USCIS hosted a public engagement session on the proposed fee rule on January 11, in which Director Ur M. Jaddou emphasized that fees have remained unchanged since 2016 and cited several reasons for the fee increases: covering higher costs due to inflation, avoiding any future backlogs, improving the use of technology, improving customer service, and reducing processing time. She further noted that USCIS is making a conscious decision to limit the naturalization application fee increase to less than 5% in an ongoing effort to encourage legal permanent residents to pursue naturalization and that USCIS intends to expand fee waiver categories. The proposed rule would generate an additional $1.9 billion in fee-based revenue per year for USCIS, with the intended net result of minimally increasing fees for approximately one million filers each year. However, for employers who routinely sponsor nonimmigrant and immigrant workers, the increased fees pose a significant cost.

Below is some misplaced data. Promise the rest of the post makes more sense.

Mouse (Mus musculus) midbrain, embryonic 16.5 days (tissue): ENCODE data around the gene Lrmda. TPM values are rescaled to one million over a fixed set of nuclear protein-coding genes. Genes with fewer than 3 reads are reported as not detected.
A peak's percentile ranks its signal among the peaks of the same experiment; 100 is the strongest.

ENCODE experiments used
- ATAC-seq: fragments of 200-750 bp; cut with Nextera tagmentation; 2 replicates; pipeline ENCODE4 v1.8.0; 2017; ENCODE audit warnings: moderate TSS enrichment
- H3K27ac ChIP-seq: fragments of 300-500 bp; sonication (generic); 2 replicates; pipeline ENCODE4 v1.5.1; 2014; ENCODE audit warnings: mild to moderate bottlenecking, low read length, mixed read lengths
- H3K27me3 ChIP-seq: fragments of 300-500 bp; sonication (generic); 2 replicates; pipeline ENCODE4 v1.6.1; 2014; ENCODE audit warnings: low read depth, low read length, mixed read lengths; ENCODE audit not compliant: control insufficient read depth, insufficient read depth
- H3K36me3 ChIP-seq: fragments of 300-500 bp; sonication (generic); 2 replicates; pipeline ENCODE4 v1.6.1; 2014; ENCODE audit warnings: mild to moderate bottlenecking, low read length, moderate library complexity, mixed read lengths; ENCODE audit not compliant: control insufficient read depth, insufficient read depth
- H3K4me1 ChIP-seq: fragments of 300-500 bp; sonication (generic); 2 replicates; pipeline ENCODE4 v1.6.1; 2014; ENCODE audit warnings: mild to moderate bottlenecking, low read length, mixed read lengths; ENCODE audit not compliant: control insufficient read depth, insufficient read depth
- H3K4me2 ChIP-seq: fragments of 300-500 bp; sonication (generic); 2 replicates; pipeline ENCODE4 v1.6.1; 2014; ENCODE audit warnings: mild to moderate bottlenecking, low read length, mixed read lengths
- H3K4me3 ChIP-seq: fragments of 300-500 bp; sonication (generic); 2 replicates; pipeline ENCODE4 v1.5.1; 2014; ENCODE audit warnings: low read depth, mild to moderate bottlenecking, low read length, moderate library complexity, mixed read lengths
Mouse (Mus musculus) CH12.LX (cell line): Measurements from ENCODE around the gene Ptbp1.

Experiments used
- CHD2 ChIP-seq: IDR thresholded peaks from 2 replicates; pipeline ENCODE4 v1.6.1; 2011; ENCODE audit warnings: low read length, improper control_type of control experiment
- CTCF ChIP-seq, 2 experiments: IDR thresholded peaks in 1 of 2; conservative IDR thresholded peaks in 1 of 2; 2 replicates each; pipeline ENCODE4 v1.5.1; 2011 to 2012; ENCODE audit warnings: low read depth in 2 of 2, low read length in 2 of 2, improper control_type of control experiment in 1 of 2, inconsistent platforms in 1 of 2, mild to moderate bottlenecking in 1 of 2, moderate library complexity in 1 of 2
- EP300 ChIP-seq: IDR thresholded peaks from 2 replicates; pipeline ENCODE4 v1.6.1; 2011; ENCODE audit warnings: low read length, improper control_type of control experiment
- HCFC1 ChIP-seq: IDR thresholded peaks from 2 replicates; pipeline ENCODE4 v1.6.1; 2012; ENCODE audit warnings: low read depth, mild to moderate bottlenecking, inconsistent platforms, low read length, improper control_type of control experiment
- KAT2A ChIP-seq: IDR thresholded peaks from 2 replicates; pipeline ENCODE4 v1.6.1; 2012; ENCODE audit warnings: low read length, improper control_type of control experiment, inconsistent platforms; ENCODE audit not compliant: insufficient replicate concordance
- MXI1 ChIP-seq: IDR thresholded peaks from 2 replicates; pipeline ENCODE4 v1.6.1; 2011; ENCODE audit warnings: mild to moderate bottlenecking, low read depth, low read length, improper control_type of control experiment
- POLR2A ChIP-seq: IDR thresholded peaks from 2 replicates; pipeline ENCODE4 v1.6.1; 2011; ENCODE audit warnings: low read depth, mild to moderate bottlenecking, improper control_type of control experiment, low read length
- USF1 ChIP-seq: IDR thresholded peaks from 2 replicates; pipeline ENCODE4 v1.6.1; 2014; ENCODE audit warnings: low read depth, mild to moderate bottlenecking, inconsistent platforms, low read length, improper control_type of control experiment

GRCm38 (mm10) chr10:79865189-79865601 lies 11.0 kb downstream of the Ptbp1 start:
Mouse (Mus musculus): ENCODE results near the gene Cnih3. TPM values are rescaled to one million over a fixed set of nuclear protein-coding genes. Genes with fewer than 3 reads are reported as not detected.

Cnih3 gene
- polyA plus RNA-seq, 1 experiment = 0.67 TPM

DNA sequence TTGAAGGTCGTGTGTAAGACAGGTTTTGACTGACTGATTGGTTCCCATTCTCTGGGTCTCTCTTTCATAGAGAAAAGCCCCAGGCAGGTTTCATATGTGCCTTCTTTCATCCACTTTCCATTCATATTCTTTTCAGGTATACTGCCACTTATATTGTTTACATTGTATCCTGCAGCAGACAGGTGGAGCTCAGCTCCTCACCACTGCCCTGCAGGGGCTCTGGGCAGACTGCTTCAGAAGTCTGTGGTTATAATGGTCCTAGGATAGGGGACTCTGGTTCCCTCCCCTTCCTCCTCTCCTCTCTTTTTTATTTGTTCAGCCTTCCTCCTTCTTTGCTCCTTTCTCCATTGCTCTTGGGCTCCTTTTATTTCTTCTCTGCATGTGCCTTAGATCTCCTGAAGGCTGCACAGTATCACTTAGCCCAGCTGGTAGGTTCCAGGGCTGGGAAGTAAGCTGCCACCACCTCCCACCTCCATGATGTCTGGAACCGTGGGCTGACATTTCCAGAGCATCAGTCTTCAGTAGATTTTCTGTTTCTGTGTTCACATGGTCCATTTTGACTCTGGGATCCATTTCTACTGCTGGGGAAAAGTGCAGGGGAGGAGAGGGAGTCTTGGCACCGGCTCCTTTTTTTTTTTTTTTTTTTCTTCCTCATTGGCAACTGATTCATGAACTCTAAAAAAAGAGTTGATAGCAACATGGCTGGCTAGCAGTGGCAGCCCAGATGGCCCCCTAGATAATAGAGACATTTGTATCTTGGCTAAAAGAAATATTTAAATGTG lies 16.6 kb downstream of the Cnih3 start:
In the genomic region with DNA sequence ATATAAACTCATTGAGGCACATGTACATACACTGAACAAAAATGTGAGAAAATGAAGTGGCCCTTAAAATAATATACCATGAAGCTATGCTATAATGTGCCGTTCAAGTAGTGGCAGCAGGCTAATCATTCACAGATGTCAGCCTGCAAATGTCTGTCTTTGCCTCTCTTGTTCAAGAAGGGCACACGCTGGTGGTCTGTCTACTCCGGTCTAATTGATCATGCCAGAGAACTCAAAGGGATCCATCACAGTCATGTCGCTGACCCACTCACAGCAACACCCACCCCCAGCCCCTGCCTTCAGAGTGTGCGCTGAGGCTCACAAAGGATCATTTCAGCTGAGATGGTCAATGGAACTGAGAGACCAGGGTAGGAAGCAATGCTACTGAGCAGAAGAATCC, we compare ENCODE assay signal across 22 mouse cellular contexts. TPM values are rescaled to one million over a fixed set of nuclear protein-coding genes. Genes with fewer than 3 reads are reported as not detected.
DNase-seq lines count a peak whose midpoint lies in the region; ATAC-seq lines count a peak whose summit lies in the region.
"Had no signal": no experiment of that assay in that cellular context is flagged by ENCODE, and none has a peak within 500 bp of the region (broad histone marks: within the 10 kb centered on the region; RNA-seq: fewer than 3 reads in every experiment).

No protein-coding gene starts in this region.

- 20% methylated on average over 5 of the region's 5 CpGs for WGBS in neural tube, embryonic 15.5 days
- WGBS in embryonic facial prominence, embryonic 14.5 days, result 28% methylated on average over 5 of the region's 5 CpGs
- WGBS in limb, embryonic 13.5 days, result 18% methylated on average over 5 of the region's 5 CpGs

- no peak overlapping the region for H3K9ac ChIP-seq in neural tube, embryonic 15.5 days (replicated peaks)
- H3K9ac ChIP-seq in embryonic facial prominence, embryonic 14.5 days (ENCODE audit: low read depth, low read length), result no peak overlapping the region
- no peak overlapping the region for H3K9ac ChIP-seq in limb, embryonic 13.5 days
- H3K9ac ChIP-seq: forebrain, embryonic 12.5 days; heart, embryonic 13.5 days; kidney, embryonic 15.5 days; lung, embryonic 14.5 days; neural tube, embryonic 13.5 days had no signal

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Denver Revises Municipal Code to Increase Civil Penalties Related to Wage Theft Violations and Expands “Up the Chain” Liability

On Tuesday, January 10, 2023, Denver Mayor Michael Hancock signed Bill 22-1614 after it passed the Denver City Council the previous day by unanimous vote. With the Bill’s passage comes increased penalties and new requirements related to wage theft, specifically including joint liability for general contractors, effective upon publication.